Argentina has some of the best baked goods — from cookies and cakes to bread and scones — I’ve ever had. The country is well-populated with panaderias (bakeries) where you can get them fresh, so it’s no wonder that Argentines eat more sweets per capita than anyone else. Restaurants serve fresh bread, which they’ve either baked themselves or bought from a nearby panaderia.

14. Argentine Medialunas

Croissant-like medialunas come in two varieties — plain and slightly sweet. When they’re fresh, they’re quite good. But since these compose the main (and usually only) course of Argentine breakfasts, I’ve had my share of mediocre medialunas in hostels and cafes.

15. Chocolate

Bariloche in Patagonia is the chocolate capital of Argentina, which you’ll know after just one walk down the chocolate shop-covered street. We sampled a lot of chocolate in Bariloche and I especially enjoyed the more exciting flavors like mint and honey. But I have to say I still like Russian and German chocolate the best.

chocolate.jpg

16. Argentine Dulce de Leche

This thick, sweet, milky sauce falls somewhere between jelly and caramel. It’s hugely popular here. Argentines eat it on bread and medialunas, but you can also find it in cookies and ice cream. Personally, I think it’s a little too sweet, but Elizabeth loves it.

17. Argentine Alfajores

Argentina is know for these cookie sandwiches, which usually come filled with dulce de leche. The best ones are from a bakery, but you can also get them pre-packaged in supermarkets. The best version I had was from a bakery in Buenos Aires and was dipped in white chocolate. The weirdest thing about alfajores is they’re not just desserts; the buses in Argentina serve them with coffee as a sugar-filled breakfast.

Argentina doesn’t have a ton of variety in its cuisine; spicy food, for example, is nearly impossible to find. But it sticks to what it does best — mouthwatering steaks and sandwiches, delicious pizzas, and sensational bake goods — and will satisfy any foodie’s cravings.

Want to try your hand at Argentine cooking? Check out Argentina Cooks! Treasured Recipes from the Nine Regions of Argentina and Seven Fires: Grilling the Argentine Way.

Comments

  1. By Jet Set Life on

    Wow – this food looks amazing. You’re right, the way to get to know a place is to sample the cuisine. This will be great to share with my readers. Thanks for the information.

  2. By Jared on

    Brought back a lot of memories! Necochea (not far from Mar del Plata) has a huge candy industry as well, I never went to Bariloche, but sweets marked “Bariloche” are available all over.

    I stayed at a place a half block from a dulce de leche factory in Bahia Blanca, and agonized over the aroma of carmelizing milk every morning I was there.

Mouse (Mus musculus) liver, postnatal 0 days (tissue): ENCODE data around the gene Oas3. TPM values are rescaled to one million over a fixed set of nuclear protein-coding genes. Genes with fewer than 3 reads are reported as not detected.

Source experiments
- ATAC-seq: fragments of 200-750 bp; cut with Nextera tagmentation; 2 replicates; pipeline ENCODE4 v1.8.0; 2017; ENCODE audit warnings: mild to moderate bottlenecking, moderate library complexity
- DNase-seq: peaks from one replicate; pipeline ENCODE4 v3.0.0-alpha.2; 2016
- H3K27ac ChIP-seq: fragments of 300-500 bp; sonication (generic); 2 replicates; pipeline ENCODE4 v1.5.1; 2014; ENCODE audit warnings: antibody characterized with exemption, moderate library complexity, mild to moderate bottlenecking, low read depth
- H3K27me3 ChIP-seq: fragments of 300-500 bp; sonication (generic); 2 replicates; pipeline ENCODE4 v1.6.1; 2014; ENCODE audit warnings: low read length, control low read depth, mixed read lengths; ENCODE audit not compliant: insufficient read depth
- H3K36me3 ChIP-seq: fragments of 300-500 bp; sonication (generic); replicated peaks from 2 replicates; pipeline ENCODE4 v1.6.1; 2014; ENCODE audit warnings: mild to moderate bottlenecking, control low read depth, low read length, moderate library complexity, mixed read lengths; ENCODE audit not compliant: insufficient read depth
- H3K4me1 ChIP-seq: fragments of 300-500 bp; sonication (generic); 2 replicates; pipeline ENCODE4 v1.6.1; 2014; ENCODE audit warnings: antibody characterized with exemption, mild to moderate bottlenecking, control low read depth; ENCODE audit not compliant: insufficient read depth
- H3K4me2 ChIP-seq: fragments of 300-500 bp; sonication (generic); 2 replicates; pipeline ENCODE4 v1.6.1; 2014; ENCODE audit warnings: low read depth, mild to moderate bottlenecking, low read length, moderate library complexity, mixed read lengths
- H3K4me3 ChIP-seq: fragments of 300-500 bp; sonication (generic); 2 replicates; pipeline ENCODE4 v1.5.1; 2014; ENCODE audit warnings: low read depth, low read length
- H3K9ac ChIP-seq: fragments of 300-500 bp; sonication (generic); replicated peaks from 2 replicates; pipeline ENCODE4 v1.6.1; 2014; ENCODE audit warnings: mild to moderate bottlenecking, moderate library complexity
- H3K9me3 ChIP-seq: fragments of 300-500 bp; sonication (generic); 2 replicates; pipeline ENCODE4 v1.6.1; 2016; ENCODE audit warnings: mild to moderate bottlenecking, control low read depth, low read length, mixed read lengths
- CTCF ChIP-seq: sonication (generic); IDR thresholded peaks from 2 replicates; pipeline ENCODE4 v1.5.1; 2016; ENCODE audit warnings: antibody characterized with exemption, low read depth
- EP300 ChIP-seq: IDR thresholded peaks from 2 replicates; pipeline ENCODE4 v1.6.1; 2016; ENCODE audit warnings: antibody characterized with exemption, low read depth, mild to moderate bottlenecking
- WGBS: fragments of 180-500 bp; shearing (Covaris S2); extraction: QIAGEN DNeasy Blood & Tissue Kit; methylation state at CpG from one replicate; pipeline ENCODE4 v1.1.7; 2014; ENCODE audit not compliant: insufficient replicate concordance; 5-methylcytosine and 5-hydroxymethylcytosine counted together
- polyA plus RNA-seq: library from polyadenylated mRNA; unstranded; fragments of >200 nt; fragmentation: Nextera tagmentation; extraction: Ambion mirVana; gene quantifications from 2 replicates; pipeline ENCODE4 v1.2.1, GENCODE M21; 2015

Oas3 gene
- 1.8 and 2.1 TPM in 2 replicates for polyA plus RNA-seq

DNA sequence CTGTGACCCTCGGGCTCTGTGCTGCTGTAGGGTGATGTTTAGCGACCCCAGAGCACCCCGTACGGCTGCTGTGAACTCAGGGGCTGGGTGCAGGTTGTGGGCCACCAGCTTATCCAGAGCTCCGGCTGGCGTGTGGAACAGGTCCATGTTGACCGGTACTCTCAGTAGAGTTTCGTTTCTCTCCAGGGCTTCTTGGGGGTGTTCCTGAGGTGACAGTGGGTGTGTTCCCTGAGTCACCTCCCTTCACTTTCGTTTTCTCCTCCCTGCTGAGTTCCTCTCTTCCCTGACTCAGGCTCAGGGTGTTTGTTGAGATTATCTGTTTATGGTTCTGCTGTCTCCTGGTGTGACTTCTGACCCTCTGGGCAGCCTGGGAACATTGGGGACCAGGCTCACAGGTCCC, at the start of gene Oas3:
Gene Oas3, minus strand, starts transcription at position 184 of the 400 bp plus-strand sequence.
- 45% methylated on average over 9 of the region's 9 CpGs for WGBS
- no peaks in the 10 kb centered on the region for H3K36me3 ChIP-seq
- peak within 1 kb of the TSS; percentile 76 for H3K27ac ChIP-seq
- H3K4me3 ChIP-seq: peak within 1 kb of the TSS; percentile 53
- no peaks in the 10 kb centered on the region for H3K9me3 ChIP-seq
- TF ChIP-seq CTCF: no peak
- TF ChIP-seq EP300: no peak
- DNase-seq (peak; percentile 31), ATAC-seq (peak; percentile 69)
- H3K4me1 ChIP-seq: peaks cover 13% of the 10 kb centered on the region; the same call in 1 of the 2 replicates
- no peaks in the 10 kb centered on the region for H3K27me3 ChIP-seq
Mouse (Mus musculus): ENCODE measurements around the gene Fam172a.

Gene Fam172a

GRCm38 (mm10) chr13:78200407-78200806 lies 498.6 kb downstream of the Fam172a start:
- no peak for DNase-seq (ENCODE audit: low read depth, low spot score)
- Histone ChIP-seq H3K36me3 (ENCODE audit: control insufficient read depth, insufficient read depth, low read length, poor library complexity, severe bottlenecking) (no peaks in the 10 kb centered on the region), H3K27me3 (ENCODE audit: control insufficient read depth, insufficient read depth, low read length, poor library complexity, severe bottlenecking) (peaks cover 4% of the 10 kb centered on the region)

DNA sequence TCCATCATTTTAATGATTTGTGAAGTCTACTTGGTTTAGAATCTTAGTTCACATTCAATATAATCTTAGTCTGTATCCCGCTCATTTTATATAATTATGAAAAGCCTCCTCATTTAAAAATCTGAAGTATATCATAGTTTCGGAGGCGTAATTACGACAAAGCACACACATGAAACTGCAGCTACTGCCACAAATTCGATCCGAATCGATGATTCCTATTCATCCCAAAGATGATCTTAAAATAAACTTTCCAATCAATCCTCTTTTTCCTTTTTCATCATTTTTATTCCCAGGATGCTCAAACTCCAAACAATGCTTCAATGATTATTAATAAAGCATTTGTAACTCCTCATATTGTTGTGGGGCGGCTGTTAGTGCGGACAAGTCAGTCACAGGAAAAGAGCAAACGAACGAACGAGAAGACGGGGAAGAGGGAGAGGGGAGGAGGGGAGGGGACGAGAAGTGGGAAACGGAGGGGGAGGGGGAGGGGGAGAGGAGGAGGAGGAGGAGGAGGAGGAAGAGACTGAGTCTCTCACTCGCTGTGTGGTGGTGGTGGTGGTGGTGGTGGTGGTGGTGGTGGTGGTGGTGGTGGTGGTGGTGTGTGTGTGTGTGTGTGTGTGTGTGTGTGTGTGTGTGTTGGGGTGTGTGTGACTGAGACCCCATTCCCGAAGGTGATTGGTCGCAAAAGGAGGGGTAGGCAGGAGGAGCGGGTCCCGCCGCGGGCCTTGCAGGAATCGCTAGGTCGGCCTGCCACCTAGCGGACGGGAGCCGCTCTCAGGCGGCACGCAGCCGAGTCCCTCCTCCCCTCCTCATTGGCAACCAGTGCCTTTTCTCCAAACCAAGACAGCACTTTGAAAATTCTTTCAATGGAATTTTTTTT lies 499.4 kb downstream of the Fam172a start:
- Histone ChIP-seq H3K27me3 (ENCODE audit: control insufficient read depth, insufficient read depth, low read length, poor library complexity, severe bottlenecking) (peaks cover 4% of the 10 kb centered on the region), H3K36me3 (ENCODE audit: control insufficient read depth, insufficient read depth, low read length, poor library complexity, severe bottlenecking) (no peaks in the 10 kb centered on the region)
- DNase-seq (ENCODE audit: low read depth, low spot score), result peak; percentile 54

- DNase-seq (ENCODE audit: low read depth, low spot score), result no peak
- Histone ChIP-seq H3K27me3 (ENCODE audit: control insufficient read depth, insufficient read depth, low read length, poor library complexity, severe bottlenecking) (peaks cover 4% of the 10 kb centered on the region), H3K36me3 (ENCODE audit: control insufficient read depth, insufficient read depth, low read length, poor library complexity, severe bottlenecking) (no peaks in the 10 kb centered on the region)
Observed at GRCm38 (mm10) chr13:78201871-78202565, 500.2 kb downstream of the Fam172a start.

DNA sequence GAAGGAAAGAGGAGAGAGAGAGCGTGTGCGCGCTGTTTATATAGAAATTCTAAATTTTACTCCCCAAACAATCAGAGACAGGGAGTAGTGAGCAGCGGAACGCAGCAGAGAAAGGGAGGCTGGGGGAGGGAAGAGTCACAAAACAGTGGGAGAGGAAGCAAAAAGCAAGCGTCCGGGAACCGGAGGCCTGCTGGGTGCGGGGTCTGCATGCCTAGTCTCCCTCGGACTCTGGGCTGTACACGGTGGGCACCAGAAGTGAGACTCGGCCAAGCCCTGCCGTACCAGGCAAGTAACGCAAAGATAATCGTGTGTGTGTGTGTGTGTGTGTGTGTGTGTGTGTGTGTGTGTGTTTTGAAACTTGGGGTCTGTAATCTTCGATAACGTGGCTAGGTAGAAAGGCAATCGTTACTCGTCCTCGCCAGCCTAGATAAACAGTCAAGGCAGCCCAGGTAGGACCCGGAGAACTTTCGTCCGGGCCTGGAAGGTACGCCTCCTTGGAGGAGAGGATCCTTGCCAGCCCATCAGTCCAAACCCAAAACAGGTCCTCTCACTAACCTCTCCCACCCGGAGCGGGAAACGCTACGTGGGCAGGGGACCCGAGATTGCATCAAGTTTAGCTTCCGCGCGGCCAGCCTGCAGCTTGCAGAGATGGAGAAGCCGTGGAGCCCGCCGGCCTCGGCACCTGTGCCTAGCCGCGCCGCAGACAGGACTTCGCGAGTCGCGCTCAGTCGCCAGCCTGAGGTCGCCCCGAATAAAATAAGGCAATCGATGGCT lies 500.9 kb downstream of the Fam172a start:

A couple other sweets I’m definitely looking up next time I go back: Dulce de membrillo – like a hardened jam made out of quince, we ate it on bread or medialunas. The other is “mantecol”, this is a candy similar to the filling of “butterfingers”, but a little less sweet and more nutty.

  3. By Angie on

    Great selection of Argentine foods! I’m an Argentine native and I can’t think of anything you left out, only quince jam and quince jelly which someone else mentioned in their posts. And elderberry jam, which is huge in the South and very hard to find in the States. I bring quite a few with me every time I visit. I’m in South Florida and was lucky to find a small ice cream shop that is run by a couple from Argentina and they make gelatto the way we have it down there. Yum!!! Must be this diet I’m in that made me read this post. Thanks for sharing this!

  4. By Fiona on

    Love it! Man I miss Argentina. I livede in BA for 5 months and gained a a wee bit of weight purely because of all the amazing food! If you are in Argentina around the 25th of May, one thing that you should try is Locro. It’s a special stew served on public holidays :)

  5. By Graciela on

    Hi! guys and thank you for visiting Argentina, I live in Buenos Aires and it`s true we have great quality in food, you can find here any kind of meals, oriental, spanish, italian, russian, danish, german, thai, japanese, and more. Chocolate en rama in Bariloche its great it melts in your mouth. You also have to try humitas en chala, tamales, puchero, mondongo, matambre, mollejas, morcillas, locro, and so much more. thank you both for such a kind description of Argentina and come again soon!

    • By Pablo on

      Tacos is from Mexico…
      You also have to try “panqueques con dulce de leche” and “alfajores de micena” ;-)

  6. By hoyt compound bow bestcompoundbowsforsale.com on

    vocable  vocably  vocalic  vocally  vocoder  vodouns  voguers  voguing.
    valley   valors   valour   valses   valued   valuer   values   valuta.
    rouser   rouses   rousts   routed   router   routes   rouths   rovers.

Leave a Reply